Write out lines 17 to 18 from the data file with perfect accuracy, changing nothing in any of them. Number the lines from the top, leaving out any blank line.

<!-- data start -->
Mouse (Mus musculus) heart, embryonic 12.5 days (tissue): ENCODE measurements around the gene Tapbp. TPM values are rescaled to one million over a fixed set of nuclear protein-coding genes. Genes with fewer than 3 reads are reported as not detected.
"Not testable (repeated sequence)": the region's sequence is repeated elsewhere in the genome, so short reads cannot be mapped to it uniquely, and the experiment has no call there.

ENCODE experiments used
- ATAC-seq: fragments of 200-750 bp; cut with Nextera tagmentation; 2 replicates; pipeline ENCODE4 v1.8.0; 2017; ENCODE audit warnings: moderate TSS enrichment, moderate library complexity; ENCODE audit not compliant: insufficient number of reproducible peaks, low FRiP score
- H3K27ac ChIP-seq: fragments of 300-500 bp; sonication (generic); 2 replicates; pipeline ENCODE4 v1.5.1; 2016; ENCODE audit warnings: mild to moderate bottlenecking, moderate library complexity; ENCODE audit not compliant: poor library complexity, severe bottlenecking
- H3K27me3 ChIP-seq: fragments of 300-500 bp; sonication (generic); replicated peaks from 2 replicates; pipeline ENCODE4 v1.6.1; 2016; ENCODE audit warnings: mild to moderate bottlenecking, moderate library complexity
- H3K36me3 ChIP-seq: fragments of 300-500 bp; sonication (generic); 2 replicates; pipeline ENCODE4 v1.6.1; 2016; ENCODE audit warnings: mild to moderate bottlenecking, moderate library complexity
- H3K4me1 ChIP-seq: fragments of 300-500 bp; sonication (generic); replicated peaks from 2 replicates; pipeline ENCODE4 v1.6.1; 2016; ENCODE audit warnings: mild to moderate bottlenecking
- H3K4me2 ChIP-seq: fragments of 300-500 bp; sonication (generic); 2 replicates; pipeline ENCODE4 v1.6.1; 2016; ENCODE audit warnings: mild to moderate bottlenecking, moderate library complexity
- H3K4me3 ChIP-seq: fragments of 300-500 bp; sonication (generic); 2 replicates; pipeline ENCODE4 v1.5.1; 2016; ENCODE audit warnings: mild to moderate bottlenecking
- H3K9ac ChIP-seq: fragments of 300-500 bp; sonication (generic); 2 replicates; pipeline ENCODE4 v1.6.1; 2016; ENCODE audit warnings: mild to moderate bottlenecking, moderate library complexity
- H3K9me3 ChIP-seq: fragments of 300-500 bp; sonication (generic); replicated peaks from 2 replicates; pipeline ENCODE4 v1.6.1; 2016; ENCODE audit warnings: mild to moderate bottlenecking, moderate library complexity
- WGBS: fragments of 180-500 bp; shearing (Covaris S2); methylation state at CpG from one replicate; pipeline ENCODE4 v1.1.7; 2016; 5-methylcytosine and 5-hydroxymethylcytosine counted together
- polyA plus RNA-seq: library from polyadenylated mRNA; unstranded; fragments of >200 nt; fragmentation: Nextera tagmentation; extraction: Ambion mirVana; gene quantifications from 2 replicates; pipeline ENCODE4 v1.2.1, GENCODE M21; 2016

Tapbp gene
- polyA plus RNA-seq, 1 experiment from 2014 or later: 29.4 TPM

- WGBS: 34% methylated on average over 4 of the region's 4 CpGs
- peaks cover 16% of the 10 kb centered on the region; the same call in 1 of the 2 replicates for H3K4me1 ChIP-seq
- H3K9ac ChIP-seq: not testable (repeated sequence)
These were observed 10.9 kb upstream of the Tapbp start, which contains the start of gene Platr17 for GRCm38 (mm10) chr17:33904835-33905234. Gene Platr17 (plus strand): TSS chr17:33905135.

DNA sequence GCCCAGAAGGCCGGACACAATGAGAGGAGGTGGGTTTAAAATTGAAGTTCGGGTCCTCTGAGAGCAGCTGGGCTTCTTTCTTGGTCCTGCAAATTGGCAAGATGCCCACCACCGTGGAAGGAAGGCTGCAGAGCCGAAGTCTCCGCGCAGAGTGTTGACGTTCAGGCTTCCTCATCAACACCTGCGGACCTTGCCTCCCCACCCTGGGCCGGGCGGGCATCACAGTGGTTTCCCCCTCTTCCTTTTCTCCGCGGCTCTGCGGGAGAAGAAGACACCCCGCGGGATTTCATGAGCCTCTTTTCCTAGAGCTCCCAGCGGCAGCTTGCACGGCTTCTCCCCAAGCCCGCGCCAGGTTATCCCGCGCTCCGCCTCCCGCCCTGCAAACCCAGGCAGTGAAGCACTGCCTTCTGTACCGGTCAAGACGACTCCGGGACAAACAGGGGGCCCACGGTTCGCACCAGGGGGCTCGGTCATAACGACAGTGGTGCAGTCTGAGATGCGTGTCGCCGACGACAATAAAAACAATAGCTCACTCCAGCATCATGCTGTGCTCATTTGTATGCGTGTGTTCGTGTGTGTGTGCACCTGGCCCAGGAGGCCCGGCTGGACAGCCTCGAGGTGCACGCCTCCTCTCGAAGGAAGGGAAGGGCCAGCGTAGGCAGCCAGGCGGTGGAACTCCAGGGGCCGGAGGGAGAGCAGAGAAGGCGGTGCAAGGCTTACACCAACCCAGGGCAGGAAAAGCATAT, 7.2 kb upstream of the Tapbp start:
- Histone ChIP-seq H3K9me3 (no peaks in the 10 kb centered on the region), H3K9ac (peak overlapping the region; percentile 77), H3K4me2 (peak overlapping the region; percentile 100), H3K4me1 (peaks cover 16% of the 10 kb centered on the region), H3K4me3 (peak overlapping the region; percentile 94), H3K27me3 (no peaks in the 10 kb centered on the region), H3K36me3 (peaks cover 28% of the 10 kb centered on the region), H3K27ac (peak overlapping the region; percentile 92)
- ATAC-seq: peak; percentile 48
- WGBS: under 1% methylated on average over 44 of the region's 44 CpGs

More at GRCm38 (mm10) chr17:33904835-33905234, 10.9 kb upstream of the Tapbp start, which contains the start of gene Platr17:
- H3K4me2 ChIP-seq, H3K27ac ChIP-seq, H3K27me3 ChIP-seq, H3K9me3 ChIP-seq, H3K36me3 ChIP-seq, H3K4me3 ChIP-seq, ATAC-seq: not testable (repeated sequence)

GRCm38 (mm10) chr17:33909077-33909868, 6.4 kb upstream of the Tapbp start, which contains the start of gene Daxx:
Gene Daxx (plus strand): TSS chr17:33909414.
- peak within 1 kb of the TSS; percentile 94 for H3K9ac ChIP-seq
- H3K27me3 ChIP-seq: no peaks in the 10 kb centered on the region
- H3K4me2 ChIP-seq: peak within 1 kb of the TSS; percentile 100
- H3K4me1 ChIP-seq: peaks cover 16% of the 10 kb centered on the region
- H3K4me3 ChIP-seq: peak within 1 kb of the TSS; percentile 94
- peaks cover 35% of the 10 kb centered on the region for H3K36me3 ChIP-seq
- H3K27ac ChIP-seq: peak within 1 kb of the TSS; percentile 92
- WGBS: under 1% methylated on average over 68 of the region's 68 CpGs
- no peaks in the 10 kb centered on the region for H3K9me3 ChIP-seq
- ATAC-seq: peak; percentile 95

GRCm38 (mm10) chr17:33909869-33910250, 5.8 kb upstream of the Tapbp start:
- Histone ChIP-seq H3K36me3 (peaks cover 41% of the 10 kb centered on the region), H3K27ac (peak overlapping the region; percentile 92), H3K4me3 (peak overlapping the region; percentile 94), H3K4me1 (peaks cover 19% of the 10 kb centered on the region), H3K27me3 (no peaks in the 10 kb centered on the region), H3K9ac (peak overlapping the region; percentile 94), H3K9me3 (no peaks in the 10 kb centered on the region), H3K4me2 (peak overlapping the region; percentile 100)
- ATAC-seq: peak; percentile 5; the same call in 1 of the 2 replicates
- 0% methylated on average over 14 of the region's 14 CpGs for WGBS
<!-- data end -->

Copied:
- WGBS: 34% methylated on average over 4 of the region's 4 CpGs
- peaks cover 16% of the 10 kb centered on the region; the same call in 1 of the 2 replicates for H3K4me1 ChIP-seq